I know your dirty little secret

Ha!  I made you look, didn’t I?


The key to a great piece of content is the subject line.


Doesn’t matter if it’s email, a Facebook post, AdWords copy, blog post, or postcard delivered by the Post Office.


If you don’t catch their attention right off the bat, they’ll never open your message. So all that work you spent crafting your message goes down the toilet.


And your dirty little secret?


Most of your content is never read.  That’s right– people don’t see your tweets or care about what you had for breakfast. They care about themselves. That’s why I called it “your” dirty little secret, as opposed to mine. Do you really care about me?


Here are a few simple solutions to this problem:


  • Recycle the content. 


Let’s say you have a great whitepaper that you invested a lot of time to write. You can put it out there multiple ways— on twitter, your blog, email, slideshare, whatever. If you mention it only once, but have a crappy headline, then people won’t see it.


  • Try some one-liners.


Maybe your first subject line just fell flat. Hey, we’re not all born stand-up comedians. Odds are your email program allows you to send your subscribers a follow-up email if they don’t open the first email. The content can be exactly the same. You just try a different subject line. Once they open it, don’t feed them the same body again.


  • Inject emotion or intrigue into your messages.


Pretend it’s the high school cafeteria and that you have the latest gossip. Admit it– we’re still kids, just older. My favorite headlines are from Nathan Latka as well as the folks behind Obama’s email campaigns, Take these for example:


  1. we made this for you – 71.5%
  2. We’ll be live in 30 min, should we wait for you? – 65%
  3. Only open if you want revenue from Facebook – 55%
  4. The contest you wanted to run – 50%
  5. Guess what your customers spend 197 minutes a day on? – 47%

It’s the non-formal, uncapitalized subjects that catch people’s eyes. It makes them feel like someone took time to pay attention to them– Short and sweet is the way to go.


So your dirty little secret is that people don’t care about your content— unless you make it about them!  Would you have read this post if the title was “A few reasons why your open rates are low”?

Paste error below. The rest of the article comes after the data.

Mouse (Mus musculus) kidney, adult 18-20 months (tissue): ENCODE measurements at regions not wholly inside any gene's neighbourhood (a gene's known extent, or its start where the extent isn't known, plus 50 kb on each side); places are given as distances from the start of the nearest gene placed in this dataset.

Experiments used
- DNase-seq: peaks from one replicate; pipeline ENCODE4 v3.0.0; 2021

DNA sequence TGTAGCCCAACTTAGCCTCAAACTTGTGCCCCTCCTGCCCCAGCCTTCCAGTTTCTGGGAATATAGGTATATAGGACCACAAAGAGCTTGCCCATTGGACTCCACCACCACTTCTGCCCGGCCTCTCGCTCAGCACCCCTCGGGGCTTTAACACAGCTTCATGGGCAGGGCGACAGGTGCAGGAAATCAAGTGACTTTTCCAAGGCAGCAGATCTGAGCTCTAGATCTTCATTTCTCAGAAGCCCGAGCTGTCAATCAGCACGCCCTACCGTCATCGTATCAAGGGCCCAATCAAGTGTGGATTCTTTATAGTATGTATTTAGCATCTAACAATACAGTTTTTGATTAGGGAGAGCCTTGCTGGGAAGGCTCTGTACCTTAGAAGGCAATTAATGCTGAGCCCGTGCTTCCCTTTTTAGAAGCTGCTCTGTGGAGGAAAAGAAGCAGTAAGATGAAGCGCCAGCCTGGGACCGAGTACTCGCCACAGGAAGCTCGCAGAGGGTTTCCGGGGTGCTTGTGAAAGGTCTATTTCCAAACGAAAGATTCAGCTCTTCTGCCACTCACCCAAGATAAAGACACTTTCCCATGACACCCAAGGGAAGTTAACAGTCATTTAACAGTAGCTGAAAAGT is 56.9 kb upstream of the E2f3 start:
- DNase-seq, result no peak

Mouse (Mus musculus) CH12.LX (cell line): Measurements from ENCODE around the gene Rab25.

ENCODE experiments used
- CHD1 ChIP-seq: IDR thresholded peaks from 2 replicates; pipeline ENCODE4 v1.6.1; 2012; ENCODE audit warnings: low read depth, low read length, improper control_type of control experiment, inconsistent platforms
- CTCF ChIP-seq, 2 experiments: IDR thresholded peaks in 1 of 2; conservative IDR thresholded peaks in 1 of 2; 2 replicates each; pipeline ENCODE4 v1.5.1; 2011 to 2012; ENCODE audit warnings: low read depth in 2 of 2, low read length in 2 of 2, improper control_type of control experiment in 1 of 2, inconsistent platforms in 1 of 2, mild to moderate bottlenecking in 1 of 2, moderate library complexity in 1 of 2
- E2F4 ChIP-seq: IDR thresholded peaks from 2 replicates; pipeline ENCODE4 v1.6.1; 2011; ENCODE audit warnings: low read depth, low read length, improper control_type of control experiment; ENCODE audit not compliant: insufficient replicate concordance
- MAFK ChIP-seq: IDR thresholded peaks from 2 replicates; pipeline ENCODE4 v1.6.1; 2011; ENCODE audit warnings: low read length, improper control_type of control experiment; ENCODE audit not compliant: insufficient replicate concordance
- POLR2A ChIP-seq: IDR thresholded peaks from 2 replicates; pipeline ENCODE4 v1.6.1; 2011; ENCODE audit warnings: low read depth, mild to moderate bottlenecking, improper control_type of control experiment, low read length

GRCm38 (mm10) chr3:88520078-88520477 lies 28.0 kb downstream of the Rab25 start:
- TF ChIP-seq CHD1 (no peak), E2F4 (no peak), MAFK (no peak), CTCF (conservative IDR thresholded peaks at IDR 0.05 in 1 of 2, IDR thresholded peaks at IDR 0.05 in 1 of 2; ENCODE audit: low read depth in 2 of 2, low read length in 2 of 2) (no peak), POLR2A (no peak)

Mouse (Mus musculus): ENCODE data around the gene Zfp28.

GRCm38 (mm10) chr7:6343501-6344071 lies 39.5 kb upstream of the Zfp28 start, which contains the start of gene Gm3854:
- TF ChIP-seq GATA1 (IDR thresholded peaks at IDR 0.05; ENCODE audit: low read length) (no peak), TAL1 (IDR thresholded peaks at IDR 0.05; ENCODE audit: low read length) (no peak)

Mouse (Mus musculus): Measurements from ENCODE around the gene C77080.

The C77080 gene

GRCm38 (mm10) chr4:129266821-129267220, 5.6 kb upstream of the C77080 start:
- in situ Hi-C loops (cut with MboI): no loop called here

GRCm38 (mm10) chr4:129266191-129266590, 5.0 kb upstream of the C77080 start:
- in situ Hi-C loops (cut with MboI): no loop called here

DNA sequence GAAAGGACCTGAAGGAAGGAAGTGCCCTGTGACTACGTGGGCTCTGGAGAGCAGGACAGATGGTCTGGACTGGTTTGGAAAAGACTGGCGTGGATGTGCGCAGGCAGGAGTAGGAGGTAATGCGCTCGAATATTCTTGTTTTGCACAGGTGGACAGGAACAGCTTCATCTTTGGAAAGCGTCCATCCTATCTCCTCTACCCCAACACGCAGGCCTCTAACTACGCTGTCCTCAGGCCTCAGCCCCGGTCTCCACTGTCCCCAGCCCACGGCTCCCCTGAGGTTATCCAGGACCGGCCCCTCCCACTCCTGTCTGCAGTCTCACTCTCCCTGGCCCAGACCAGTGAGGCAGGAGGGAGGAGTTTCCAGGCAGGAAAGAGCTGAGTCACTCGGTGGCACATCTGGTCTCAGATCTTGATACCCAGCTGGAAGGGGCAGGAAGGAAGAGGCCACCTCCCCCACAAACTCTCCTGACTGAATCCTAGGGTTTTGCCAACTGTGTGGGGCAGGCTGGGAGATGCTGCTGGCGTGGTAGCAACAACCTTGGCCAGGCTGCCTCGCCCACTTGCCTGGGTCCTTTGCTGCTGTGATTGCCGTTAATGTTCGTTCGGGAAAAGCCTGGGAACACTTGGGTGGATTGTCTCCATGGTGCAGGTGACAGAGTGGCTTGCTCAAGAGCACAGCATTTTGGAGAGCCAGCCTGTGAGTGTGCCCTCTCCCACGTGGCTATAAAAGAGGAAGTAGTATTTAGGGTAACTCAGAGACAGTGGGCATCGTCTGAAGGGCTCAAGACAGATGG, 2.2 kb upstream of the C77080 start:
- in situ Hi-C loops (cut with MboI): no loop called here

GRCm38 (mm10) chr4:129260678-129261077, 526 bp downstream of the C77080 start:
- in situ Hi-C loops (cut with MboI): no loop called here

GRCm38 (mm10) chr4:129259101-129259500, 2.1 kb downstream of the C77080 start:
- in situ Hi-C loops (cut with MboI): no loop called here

Dissecting a Con Man’s Scheme

I received the message below on LinkedIn this afternoon.


Did you know that “con” is short for “confidence”? The objective of the con man is to establish trust– an emergency on their end that will appeal to our opportunistic greed.

Remember “Crazy Eddie’s” electronics from 20 years ago? He was on TV acting “crazy”, smashing TVs with sledgehammers while yelling, to establish insanity. If you believed him to be nuts, then you’d believe him to mark down prices below cost in a momentary lapse of judgment.

The psychology is fascinating. It can be applied to legitimate marketing. Some elements of “trust” in the scam below:

“… to hear your voice as to be sure I’m dealing with a real person, not online scammers”. Well, of course I am not an on-line scammer, you say. How dare you accuse me! I will email your throwaway email right away so that I can send you 5% of the $7.2 million dollars, straight to Nigeria.

Spelling errors. That’s instant loss of trust. Odds are that your website is suffering from this, too. We caught a simple grammatical error on our site just yesterday. They’re in your marketing materials, proposals, and website. If you don’t think you have any, ping me. Identify these and kill them.

Trust marks. If this came from a friend or if the person sending the message was from a reputable organization, I’d be more apt to consider it. How many connections do you have on LinkedIn? How strong are your business’ reviews and recommendations? Are these displayed prominently on your homepage (above the fold) and in your customer-facing documents? Odds are your landing pages are losing half of potential conversions because you lack these.

Specificity. Instead of saying $7.2 million, say $7,294,945.15. More believable. Do your marketing materials make vague claims about how your products are somehow just “better” without any quantification? Go to looksmart.com, a once high flying internet company, and see them trumpet “Expect quality. Demand results” on every page. Sounds almost like Target’s “Expect more. Pay less”.

Back it up in spades. Looksmart’s user interface doesn’t jive with their tagline. Nor can they pretend to be the leading search engine in 2013 with a straight face. What are specific, provable items you can reference that back up your claim to excellence? With us, it’s our expert citations in the Wall Street Journal, Los Angeles Times, New York Times, NPR, and other sources.

Have them initiate. The power of inbound marketing is when you get them to come to you first. Then you’re the expert authority, as opposed to the cold-calling sales person we all run from. Info on your services are a click away, so you better be delivering consultative advice versus a hard sell. The role of outbound sales for all but the most narrow markets is dead. Publishing your expertise openly in top forums, conferences, and your blog is in.


If you’re still reading this, then let me thank you and mention that it means you are always striving to be a better marketer. You want the latest techniques to generate more sales for your business, despite how busy your schedule is. Do you have tips to share with the community here? Are there items you’d like me to cover? Let me know below!